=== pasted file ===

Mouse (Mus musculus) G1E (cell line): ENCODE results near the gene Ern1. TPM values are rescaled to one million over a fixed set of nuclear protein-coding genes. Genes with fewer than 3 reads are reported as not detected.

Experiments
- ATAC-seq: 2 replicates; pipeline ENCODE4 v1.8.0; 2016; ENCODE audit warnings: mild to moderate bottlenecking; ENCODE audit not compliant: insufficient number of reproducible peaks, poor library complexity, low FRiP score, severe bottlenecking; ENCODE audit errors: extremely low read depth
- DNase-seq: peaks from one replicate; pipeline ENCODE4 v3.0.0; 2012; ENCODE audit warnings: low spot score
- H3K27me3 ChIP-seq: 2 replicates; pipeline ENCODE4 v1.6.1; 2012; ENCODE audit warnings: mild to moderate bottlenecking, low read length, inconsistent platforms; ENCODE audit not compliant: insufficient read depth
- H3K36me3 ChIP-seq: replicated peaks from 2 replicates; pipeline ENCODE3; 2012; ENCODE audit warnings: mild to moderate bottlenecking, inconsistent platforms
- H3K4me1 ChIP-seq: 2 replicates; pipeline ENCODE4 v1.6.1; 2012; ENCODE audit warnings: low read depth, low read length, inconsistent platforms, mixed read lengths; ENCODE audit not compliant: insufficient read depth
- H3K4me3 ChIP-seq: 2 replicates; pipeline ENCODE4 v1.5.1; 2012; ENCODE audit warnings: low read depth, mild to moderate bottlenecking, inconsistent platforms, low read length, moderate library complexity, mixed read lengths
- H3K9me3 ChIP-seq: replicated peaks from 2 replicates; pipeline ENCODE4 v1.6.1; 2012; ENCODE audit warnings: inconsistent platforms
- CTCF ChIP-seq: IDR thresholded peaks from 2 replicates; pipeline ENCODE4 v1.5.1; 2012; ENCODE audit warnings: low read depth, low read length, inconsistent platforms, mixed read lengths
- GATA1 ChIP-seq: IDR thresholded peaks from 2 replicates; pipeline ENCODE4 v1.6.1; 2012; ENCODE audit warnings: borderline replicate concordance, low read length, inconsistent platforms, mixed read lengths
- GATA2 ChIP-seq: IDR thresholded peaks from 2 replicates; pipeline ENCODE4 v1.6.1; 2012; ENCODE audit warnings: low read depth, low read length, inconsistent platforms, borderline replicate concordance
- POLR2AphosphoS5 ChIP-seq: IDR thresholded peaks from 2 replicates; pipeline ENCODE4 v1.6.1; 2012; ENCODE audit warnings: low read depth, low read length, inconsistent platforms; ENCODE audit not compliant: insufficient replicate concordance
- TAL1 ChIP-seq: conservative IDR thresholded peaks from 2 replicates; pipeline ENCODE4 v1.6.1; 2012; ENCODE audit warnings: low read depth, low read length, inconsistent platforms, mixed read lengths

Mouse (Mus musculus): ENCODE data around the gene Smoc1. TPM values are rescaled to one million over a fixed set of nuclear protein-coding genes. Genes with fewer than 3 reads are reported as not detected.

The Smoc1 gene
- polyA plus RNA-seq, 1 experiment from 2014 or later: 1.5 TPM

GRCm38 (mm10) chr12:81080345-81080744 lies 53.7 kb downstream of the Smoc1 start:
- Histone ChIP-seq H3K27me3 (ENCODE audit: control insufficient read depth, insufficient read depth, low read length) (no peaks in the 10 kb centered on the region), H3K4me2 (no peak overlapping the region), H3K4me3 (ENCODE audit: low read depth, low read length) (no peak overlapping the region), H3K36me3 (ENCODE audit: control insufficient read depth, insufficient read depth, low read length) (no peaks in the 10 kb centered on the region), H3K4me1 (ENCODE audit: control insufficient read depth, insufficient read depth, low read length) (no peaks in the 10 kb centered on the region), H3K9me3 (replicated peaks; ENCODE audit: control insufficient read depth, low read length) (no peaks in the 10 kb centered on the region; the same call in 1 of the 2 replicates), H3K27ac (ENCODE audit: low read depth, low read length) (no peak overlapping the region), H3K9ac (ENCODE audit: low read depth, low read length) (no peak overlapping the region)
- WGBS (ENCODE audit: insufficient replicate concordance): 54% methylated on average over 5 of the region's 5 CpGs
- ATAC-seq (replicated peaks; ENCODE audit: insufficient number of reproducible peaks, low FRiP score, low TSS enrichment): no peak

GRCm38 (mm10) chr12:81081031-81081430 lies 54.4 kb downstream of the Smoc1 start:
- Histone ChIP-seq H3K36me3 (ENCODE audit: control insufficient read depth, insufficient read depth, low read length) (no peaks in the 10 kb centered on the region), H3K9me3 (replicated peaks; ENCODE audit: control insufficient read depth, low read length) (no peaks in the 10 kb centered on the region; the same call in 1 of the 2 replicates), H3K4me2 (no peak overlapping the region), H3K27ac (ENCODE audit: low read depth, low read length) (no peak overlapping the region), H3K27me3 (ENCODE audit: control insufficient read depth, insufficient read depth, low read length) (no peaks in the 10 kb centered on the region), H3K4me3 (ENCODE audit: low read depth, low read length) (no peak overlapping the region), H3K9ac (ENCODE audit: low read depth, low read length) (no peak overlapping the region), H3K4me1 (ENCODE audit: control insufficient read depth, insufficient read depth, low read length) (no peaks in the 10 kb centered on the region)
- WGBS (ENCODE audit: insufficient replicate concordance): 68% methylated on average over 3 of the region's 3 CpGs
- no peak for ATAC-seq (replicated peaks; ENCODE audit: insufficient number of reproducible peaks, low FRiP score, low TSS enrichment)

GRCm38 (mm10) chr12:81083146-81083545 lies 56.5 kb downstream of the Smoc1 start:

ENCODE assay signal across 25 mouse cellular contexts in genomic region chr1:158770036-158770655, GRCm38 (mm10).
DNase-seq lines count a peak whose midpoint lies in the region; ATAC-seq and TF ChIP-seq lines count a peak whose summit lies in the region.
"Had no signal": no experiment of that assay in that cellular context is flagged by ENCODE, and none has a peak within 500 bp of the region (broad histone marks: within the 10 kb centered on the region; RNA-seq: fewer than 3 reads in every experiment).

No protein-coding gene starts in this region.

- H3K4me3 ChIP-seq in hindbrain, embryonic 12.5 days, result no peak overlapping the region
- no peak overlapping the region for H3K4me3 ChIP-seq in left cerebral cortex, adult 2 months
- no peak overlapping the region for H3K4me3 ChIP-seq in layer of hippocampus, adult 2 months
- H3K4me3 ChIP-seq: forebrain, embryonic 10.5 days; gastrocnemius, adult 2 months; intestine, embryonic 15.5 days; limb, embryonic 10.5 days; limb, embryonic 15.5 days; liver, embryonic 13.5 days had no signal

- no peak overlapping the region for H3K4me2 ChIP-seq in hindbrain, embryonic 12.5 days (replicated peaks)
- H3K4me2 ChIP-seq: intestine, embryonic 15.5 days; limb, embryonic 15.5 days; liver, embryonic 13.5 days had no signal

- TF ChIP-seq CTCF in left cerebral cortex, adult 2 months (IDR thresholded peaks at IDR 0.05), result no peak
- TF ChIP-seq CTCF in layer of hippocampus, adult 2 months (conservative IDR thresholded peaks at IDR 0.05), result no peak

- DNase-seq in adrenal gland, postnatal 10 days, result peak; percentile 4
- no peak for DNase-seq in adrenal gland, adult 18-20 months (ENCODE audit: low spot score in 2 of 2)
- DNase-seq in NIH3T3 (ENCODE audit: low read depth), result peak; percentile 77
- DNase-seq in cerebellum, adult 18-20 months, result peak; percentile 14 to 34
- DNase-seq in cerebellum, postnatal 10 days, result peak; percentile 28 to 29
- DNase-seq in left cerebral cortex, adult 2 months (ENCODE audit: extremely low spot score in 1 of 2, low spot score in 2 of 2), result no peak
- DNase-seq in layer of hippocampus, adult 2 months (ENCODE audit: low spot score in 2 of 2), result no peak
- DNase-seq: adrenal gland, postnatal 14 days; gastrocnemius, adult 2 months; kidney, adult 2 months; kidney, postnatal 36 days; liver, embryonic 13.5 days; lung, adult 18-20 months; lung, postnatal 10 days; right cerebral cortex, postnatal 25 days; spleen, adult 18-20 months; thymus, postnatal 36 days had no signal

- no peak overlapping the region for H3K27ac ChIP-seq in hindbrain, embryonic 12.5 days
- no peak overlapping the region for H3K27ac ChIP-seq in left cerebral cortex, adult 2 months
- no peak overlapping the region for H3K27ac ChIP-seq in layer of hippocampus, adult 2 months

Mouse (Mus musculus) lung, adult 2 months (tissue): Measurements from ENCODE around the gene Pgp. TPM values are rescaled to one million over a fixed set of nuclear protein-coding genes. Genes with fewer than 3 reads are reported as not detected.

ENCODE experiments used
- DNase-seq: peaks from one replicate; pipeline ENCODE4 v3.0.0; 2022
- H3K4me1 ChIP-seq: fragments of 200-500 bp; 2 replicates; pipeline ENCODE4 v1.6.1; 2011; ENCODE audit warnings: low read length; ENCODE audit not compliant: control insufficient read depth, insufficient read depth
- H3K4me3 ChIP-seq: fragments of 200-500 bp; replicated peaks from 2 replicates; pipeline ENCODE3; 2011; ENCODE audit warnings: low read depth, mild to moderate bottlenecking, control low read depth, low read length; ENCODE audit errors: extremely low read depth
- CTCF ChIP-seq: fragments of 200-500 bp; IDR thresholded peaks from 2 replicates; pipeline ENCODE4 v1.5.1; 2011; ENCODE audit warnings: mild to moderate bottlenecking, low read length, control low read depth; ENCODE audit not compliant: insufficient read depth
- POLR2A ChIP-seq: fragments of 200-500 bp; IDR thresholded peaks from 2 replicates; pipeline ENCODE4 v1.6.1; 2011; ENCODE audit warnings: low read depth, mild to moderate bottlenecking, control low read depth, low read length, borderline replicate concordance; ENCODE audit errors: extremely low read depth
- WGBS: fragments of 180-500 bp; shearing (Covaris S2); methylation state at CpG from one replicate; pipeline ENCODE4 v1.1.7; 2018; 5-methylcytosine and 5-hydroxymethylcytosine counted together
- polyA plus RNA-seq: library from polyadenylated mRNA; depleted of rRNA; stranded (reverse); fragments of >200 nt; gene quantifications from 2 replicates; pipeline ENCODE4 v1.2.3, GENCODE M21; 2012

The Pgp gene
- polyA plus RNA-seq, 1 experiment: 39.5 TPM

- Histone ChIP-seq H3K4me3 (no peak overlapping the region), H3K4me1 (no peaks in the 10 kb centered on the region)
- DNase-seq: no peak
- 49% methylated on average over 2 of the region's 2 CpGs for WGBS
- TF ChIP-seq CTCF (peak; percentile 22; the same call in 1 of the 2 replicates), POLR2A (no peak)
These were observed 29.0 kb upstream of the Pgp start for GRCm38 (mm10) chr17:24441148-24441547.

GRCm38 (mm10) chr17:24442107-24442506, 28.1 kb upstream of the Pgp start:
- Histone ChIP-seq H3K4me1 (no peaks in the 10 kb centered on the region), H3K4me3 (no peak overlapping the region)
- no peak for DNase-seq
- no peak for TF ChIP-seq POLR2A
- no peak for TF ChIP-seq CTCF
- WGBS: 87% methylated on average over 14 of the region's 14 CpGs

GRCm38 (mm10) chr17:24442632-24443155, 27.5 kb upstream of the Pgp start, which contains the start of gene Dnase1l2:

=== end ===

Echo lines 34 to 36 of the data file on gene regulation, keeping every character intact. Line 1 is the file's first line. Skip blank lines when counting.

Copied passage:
- H3K4me3 ChIP-seq: forebrain, embryonic 10.5 days; gastrocnemius, adult 2 months; intestine, embryonic 15.5 days; limb, embryonic 10.5 days; limb, embryonic 15.5 days; liver, embryonic 13.5 days had no signal

- no peak overlapping the region for H3K4me2 ChIP-seq in hindbrain, embryonic 12.5 days (replicated peaks)
- H3K4me2 ChIP-seq: intestine, embryonic 15.5 days; limb, embryonic 15.5 days; liver, embryonic 13.5 days had no signal